We’ve all heard of the phenomenal hybrid creatures in mythology that surpass everyone’s imagination, but did you know that hybrid animals exist in real life and they’re just as impressive? Then look no further than this list! Hybrids mainly occur naturally when 2 similar animal species breed together or through a biological process called, “somatic hybridization”.
Today we’ve found some of the most unique hybrids which actually exist, and their names are as interesting as their looks.
So scroll down to look at this list of Stunning Hybrid Animals That Really Exist in these times.
The Zorse or otherwise known as a zonkey or zebroid is actually the offspring of a zebra and a horse or a donkey. They first appeared during the 19th century when they were bred through somatic hybridization by Charles Darwin. They exist to this day but very rarely
A Wholphin is a rare crossbreed between a male Horse Killer Whale and a female Bottlenose Dolphin. These creatures have been reported to exist in the wild since they can breed naturally and only one of them is now in captivity in the Sea Life Park in Hawai. It was born in May of 1985 and was able to reproduce and have 3 more little wholphins in 2004.
Beefalo which is also referred to as the American Hybrid is in fact, the successful fertile offspring of an American Buffalo and domestic cattle. It was scientifically created to combine characteristics from both species for the beef production industry.
The first accidental crosses of the 2 species appeared approximately 1,800 years ago and then they were intentionally crossbred during the 19th century.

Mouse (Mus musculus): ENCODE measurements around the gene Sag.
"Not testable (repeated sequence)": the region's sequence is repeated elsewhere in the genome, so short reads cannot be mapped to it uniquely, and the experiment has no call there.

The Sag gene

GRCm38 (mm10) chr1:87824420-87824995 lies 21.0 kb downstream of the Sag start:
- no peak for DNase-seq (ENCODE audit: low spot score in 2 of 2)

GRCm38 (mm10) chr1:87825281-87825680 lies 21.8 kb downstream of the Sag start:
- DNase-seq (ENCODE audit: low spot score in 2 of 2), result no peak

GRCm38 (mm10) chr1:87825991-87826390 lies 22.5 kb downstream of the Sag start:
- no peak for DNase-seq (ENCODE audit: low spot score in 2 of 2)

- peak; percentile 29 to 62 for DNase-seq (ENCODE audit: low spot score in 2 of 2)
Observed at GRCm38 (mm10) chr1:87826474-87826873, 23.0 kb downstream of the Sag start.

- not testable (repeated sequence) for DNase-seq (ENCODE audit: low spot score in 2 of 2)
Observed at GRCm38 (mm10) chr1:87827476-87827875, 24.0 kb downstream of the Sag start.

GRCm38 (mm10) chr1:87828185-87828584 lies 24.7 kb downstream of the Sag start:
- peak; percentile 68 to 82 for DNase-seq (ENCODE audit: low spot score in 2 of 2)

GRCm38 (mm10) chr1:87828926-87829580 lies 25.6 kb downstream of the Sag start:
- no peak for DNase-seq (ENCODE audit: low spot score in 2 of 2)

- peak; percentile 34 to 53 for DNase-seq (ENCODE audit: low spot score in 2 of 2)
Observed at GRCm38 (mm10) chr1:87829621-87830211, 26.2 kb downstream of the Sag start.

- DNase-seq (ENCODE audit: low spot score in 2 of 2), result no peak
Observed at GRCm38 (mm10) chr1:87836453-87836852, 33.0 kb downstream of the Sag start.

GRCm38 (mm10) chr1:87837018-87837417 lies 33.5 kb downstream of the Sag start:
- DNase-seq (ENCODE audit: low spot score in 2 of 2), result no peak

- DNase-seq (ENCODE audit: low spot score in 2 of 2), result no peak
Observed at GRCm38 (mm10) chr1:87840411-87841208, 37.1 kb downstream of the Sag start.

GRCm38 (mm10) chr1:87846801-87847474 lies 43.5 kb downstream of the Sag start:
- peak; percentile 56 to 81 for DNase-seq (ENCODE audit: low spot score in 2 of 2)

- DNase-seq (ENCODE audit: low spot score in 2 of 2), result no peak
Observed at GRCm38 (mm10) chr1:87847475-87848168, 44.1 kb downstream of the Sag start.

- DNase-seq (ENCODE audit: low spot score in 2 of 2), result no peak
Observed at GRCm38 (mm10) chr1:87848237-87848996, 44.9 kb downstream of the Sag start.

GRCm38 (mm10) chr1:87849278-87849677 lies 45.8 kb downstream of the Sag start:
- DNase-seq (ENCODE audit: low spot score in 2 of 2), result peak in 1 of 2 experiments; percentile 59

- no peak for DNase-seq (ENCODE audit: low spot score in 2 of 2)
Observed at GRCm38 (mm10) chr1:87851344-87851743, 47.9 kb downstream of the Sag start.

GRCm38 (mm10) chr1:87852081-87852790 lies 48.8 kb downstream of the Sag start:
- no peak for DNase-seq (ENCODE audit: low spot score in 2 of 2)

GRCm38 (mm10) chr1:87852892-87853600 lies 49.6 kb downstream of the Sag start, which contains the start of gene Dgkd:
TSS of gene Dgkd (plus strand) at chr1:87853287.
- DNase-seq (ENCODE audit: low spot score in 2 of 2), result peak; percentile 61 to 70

A tigon is a hybrid cross between a female lion and a male tiger. Tigons can only exist in captivity and are known to be sterile. Surprisingly in 1943, a female tigon was able to mate with a male lion in the Munich Hellabrunn Zoo and their little cubs were successfully raised to adulthood.
A Leopon is a very rare crossbreed between a lioness and a male leopard. Its head resembles a lion while its body is almost identical to a leopard. The first Leopon was produced in captivity in 1910 in India but unfortunately didn’t survive for long, now there are only 100 Leopon’s left in the world and they are all in captivity since they were born through somatic hybridization.
They are the offspring of a male horse and a female donkey. They are slightly smaller than horses and have thicker fur. Due to the difference in the number of chromosomes for each species, hinnies cannot reproduce and are extremely hard to obtain.
This little ball of cuteness is a geep, otherwise known as a shoat which is a rare crossbred between a sheep and a goat. Even though these 2 have a lot of similarities in their making they are 2 different species and once they breed, their offspring are usually stillborn. There were only 2 cases worldwide in which a live offspring was born but they were sterile due to the intermediate number of chromosomes they had.